Israel's left-wing residents gather to add their voice against the assault on Gaza [AFP]
Amid cries of "Jews and Arabs refuse to be enemies!" and banners reading, "Enough!" thousands of Israelis took to the streets of Tel Aviv on Saturday night to protest against the country's war on Gaza.
Protesters called for an immediate end to the Israeli attacks, in which more than 450 Palestinians have been killed and around 2,100 injured since air assaults on Gaza began last Saturday.
Organisers, a coalition of groups such as Gush Shalom, the Hadash party and the Coalition of Women for Peace, were encouraged by the turnout.
"We have experience from the last war, in Lebanon, and this time the public outcry is much quicker and much bigger," said veteran Gush Shalom campaigner Uri Avnery.
"It is a cynical war, for political reasons and people are very much aware of that."
Palestinian-Israelis who demonstrated alongside Jewish co-nationalists waved the Palestinian flag, as police attempt to ban such a practice before the protest was overruled by the Israeli high court.
Earlier on Saturday, about 10,000 demonstrators, predominantly Palestinian-Israelis, protested in the northern Galilee village of Sakhnin.
Many of the demonstrators expressed a desire show another side of the Israeli equation amid overwhelming public support for the current attacks.
"There are people who think differently," said 24-year-old Iya Michlin, from Tel Aviv.
"It is important that the world, and especially the Arab world, sees that."
Others were clear in their requirements from the Israeli government.
"I want them to start talking," said Raquel Mendelson, 65, from the central Israeli town, Rehovot.
"You can't continue to believe that you can fight attacks with more attacks. It's time to talk, not to die - not here and not there."
Some demonstrators were critical of the Hamas government in Gaza, but argued for a sense of balance.
"It is pathetic that Hamas provoked Israel," said Ada Bilu, 46, from Jerusalem.
"But there is no proportion and no equality in the power relations, of what Israelis can do and what Palestinians can do. Gaza is a terrible place to live and Israel has a lot more responsibility for that than it would like to take."
A group of counter-demonstrators also attended the event and were cordoned off from the main demonstrations by police on numerous occasions.
The event sporadically turned into a contest of slogans, as counter-demonstrators shouted "Shame on you!" and "Let the Israeli army win!" while anti-war protesters responding with "The army is a terror organisation!" and "Children in Gaza and in Sderot want to live!"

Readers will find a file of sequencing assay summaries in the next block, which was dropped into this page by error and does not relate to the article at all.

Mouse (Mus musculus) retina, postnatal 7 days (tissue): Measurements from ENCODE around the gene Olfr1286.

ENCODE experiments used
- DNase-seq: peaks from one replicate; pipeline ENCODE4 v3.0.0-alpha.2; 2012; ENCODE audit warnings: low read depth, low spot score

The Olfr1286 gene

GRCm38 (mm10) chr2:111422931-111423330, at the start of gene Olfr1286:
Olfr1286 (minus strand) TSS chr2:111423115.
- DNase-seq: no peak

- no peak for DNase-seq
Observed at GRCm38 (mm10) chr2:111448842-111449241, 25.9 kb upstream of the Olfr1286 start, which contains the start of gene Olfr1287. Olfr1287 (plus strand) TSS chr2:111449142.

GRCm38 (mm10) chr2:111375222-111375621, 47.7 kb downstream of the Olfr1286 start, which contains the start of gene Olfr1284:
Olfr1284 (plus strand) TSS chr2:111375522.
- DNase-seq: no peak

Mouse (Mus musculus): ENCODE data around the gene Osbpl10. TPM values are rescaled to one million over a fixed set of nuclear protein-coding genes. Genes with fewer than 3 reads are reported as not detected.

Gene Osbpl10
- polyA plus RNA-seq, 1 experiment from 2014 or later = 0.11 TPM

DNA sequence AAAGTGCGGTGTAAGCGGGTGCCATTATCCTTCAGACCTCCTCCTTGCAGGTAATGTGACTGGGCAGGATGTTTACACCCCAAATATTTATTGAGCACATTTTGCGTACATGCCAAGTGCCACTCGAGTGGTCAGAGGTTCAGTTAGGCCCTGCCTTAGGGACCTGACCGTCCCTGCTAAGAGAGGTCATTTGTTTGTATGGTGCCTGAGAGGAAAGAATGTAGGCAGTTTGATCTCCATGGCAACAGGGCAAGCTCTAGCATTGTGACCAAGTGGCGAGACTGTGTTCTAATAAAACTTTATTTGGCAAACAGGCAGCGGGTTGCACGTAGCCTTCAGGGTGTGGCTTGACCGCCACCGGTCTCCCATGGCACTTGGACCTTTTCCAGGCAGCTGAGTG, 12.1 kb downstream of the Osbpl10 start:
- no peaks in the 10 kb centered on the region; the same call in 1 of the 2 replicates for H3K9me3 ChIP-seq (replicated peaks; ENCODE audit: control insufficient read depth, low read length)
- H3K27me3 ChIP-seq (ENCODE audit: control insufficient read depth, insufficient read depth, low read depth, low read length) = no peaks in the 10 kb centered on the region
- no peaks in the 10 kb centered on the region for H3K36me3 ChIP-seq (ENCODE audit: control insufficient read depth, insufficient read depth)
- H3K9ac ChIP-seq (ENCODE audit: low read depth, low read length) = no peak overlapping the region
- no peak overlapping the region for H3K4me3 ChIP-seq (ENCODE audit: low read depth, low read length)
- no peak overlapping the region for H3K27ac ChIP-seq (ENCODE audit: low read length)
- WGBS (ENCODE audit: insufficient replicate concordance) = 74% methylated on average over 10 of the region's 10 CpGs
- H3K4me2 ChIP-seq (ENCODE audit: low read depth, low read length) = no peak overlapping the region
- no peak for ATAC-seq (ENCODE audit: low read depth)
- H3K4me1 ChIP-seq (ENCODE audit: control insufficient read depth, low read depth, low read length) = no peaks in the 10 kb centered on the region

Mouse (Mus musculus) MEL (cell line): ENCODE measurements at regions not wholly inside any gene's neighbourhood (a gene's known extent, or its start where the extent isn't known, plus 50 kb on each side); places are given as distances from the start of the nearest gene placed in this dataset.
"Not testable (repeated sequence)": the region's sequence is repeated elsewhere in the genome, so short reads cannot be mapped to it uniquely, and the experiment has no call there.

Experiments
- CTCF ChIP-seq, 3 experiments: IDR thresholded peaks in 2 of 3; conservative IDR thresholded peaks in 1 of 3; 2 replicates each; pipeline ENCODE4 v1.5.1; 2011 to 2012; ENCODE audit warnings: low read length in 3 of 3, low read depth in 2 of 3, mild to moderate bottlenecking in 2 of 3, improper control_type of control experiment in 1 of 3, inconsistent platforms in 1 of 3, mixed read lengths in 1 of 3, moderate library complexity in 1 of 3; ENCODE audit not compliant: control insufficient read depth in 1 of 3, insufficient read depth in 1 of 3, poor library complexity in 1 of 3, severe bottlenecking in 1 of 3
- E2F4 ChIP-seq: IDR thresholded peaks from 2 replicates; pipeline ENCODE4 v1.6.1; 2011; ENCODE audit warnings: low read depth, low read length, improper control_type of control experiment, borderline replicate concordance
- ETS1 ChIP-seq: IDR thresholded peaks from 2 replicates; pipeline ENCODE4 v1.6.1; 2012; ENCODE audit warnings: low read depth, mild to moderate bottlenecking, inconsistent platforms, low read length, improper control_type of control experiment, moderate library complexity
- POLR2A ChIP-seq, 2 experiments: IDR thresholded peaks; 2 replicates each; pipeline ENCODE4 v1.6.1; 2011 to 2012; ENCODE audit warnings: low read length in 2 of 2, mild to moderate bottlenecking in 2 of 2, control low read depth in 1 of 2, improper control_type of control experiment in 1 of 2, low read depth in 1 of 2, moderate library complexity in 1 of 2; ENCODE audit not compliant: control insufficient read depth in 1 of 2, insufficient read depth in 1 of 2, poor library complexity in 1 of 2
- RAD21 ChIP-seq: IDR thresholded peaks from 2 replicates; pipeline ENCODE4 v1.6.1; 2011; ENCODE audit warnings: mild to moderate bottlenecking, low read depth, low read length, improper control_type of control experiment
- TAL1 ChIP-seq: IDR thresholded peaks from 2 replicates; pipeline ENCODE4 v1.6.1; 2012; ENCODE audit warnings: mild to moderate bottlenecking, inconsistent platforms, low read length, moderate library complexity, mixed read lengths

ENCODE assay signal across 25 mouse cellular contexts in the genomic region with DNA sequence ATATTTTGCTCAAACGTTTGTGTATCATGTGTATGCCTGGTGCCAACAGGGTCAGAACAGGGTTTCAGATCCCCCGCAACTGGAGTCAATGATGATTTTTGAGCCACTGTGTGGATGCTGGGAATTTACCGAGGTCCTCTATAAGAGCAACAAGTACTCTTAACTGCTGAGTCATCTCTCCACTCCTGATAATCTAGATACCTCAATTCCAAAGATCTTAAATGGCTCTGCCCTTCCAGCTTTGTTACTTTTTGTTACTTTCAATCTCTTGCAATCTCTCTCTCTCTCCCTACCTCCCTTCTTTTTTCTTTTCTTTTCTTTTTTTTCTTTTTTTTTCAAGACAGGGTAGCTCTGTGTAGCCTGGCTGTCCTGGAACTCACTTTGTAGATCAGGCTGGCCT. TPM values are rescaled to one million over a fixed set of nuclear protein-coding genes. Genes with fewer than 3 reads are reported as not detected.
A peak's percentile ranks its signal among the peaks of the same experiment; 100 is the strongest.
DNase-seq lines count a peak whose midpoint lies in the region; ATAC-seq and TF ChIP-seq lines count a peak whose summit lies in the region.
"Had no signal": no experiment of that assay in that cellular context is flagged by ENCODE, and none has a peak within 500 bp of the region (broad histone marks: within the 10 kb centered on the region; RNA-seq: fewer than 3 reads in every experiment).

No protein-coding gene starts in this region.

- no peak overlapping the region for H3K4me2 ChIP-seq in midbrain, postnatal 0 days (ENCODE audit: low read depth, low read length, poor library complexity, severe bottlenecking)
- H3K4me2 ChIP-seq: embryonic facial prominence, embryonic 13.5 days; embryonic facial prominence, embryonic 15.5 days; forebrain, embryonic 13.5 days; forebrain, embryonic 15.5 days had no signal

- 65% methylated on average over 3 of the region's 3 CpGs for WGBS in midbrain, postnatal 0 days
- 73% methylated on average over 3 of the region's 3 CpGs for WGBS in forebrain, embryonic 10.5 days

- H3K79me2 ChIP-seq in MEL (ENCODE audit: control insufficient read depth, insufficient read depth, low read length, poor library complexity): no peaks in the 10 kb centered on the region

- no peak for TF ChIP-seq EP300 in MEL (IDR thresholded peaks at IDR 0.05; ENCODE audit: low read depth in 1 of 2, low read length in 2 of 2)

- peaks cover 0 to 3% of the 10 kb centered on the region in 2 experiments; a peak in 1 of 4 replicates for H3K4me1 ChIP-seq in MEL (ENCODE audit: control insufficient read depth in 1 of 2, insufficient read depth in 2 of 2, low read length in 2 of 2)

Such demonstrations by the Israeli left-wing are typically dismissed as unrepresentative within Israeli society. According to a poll commissioned by Haaretz newspaper days ago, 53 per cent of Israelis believe that the air force should continue its assaults on Gaza, and only 19 per cent thought the government should negotiate a ceasefire as soon as possible.
The poll also showed low support – 19 per cent – for a ground invasion of Gaza.
|Israeli police arrest a demonstrator [AFP]
Analysts suggest that this figure reflects public sentiment about the defence forces, which are more at risk in ground attacks.
"The value of a soldier’s life is perceived as worth more than a civilian," says professor Tamara Hermann, co-author of a monthly peace poll monitoring Israeli public opinion.
"There is an understanding in the public discourse that Israeli soldiers are all our children – that is why they are so dear to us."
But it is concern over residents in southern Israel, 700,000 of whom are now within range of rocket attacks from Gaza, that has kept some left-wing groups silent over the current Israeli assaults on the strip.
"There is a lot of solidarity and empathy with the people in Gaza and all the talk is of Israeli action being disproportionate," says Yael Patir, Israeli co-ordinator of the Peace NGO forum, a Palestinian-Israeli affiliation group established to campaign against the current war.
"But there have been internal arguments inside our camp, because some say that, if Qassams [rockets] are falling on residents in the south, we can’t claim that Israel shouldn’t attack Hamas at any price.
Israelis don't want to see other Israelis bombarded by Hamas and this is causing a serious dilemma."